It took about two months to study the domain, instructions for the system, articles about call centers, and software for them. It was necessary to correlate what was told in the manual with what was actually in the system. As a result of careful work, the Business Analyst was able to create a mind map, which presented the structure of the system and the main functionality that each of the main entities performed.

During the UX research, we encountered certain obstacles. Let’s talk about them in detail.

User testing is not allowed. How was this issue resolved?

The team needed answers to the following questions: “Who are our users?” and “How do they use the system?” User roles were poorly described in the manual, and therefore we needed to clarify whether we understood them correctly.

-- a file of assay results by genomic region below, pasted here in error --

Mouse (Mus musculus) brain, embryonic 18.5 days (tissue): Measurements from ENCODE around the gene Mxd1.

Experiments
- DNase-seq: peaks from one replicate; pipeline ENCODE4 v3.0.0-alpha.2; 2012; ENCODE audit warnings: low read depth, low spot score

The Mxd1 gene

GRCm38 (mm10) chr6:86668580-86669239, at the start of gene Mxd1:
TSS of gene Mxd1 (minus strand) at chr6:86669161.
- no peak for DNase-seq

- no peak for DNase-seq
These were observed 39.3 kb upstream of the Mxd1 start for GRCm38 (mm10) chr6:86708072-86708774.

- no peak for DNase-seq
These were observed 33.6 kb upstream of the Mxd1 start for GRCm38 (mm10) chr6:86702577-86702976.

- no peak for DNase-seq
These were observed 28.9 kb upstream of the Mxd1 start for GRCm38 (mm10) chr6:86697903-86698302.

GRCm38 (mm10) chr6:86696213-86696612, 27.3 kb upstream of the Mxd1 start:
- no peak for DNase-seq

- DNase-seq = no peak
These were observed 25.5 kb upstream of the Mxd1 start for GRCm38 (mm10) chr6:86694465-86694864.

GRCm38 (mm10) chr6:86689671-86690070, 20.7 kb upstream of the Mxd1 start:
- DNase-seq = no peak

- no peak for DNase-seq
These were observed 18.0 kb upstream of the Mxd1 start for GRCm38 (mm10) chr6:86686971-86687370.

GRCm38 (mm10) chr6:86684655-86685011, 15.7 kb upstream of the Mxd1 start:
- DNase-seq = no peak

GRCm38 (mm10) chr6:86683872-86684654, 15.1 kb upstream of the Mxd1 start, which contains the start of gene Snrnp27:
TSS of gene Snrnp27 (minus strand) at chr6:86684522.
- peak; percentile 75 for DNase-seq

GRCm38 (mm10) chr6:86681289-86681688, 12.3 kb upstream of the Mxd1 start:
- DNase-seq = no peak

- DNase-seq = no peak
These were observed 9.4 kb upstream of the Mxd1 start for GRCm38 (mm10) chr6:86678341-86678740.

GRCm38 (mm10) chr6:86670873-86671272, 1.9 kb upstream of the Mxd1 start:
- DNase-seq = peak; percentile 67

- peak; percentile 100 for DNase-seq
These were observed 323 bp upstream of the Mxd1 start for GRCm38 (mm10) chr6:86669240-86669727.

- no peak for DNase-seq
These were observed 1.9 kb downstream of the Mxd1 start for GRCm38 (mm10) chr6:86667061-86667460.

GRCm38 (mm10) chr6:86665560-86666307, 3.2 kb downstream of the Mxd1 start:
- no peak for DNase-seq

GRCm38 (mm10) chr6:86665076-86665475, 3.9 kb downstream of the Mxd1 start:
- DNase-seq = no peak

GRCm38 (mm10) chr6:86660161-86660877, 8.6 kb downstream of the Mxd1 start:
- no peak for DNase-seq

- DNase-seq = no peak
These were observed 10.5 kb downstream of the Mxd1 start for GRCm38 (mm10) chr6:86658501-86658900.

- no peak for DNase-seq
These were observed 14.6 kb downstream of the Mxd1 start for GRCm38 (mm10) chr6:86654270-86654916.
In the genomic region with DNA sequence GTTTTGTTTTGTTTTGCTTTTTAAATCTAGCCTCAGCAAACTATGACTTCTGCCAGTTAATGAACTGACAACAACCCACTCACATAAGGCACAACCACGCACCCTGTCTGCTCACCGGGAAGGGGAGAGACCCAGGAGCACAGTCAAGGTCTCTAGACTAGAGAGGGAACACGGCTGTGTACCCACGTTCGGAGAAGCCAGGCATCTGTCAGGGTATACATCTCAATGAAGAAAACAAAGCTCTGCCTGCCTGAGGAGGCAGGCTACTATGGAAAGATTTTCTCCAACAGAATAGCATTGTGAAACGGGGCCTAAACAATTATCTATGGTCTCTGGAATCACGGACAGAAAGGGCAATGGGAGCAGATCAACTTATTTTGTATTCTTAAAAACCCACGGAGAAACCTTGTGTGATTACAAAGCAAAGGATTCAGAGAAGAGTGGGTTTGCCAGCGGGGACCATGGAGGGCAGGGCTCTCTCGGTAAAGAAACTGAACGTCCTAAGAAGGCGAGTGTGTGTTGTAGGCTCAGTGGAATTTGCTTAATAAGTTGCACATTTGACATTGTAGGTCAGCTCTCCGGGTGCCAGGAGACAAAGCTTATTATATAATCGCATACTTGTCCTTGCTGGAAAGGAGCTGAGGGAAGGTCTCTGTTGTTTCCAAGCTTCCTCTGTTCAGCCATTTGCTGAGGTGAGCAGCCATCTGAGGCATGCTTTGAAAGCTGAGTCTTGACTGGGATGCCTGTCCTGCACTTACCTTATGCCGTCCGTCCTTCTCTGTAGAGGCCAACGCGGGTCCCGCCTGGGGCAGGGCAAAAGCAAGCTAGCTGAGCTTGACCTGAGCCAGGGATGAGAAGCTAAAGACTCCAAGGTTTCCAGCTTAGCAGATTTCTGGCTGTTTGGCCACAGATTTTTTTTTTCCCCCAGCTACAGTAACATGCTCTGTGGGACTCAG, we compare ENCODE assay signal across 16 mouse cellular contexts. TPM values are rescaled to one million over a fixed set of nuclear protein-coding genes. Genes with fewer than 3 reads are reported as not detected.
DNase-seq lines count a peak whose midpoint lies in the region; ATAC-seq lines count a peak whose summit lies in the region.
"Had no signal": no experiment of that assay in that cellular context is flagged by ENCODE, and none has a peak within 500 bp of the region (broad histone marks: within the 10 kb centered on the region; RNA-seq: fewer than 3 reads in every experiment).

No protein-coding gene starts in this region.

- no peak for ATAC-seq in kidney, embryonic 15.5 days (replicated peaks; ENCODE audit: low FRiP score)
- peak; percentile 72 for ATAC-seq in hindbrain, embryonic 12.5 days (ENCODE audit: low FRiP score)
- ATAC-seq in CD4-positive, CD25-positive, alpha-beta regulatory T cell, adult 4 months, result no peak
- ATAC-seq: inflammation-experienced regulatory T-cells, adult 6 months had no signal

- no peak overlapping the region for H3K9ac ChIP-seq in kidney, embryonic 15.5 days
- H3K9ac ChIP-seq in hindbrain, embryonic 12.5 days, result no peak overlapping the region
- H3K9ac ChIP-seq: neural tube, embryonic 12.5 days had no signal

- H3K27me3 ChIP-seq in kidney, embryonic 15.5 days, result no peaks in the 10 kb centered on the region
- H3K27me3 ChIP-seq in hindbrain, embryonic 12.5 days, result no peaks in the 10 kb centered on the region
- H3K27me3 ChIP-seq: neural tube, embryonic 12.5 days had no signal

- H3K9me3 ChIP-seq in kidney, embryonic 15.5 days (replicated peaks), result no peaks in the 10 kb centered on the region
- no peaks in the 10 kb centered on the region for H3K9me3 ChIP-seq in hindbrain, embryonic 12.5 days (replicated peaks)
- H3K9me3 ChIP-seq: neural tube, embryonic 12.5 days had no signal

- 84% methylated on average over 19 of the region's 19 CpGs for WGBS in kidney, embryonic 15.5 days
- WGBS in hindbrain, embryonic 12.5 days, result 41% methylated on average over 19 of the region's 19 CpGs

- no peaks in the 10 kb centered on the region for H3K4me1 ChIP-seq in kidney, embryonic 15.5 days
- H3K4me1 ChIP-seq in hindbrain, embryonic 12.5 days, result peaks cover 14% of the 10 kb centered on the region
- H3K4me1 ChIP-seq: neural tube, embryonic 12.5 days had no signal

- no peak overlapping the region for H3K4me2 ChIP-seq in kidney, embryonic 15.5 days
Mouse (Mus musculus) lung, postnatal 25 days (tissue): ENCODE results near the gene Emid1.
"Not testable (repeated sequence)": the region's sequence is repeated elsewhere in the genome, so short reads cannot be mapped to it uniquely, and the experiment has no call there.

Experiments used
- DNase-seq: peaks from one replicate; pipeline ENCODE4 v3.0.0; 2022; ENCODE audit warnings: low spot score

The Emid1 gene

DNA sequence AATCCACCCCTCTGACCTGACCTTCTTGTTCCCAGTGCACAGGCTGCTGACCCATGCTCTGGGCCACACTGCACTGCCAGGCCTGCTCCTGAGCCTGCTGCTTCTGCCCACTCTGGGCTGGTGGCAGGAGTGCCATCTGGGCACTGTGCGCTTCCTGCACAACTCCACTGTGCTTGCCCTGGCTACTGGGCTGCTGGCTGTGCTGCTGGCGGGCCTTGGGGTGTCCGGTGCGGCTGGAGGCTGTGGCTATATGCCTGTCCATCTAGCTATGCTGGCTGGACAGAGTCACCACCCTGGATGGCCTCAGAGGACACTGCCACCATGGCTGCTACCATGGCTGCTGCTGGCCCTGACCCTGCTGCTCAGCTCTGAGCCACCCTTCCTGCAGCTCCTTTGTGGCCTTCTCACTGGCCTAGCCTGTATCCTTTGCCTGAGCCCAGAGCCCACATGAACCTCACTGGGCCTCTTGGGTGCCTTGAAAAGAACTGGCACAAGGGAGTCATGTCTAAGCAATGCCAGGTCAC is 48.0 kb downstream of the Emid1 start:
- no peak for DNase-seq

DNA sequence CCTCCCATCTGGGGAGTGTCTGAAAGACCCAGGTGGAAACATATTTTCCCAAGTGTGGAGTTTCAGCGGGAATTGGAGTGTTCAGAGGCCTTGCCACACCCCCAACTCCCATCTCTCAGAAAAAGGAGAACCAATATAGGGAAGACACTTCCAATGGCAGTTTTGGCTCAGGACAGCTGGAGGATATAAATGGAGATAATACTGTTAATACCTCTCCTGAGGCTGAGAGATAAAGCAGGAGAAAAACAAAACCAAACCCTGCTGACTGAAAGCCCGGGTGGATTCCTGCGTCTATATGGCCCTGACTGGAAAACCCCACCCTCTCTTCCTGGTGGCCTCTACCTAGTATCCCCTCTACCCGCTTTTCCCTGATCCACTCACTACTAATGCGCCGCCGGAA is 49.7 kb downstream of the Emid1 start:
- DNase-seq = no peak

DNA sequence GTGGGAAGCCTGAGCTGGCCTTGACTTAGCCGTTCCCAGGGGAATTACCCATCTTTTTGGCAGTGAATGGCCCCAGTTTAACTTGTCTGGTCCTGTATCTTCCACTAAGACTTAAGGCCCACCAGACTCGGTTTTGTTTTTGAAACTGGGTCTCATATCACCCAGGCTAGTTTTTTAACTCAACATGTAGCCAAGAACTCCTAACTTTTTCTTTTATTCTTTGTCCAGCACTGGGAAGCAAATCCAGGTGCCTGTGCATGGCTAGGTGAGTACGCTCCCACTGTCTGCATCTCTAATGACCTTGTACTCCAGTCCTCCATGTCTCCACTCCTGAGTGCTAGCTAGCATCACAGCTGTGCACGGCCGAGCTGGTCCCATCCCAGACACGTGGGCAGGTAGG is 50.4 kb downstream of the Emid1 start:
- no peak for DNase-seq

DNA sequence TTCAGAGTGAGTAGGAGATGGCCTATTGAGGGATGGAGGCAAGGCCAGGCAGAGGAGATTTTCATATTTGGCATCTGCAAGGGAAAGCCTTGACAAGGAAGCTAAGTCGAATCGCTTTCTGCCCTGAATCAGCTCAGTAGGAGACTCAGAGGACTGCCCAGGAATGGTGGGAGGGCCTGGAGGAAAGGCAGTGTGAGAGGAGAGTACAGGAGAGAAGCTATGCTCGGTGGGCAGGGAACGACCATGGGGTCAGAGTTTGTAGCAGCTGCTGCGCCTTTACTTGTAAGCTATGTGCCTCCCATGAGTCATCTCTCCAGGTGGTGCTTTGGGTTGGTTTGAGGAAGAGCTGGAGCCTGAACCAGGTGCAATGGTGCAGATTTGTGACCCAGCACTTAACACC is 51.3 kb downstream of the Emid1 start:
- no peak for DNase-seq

Unfortunately, Andersen specialists were unable to conduct user testing because the call center worked with banks, insurance companies, and other organizations. According to security rules, third-party data cannot be transferred to anyone. In addition, due to closed borders, we could not visit the clients in person.

But these obstacles did not stop us as our team had a plan. It was necessary to understand what call center users expected, what offers were on the market, and how companies attracted new customers. During the first call with stakeholders, the Business Analyst, PM, and designer were asked to organize online communication with the end-users of the product. The customer agreed to it, and Andersen employees were able to conduct a general survey and arrange interviews.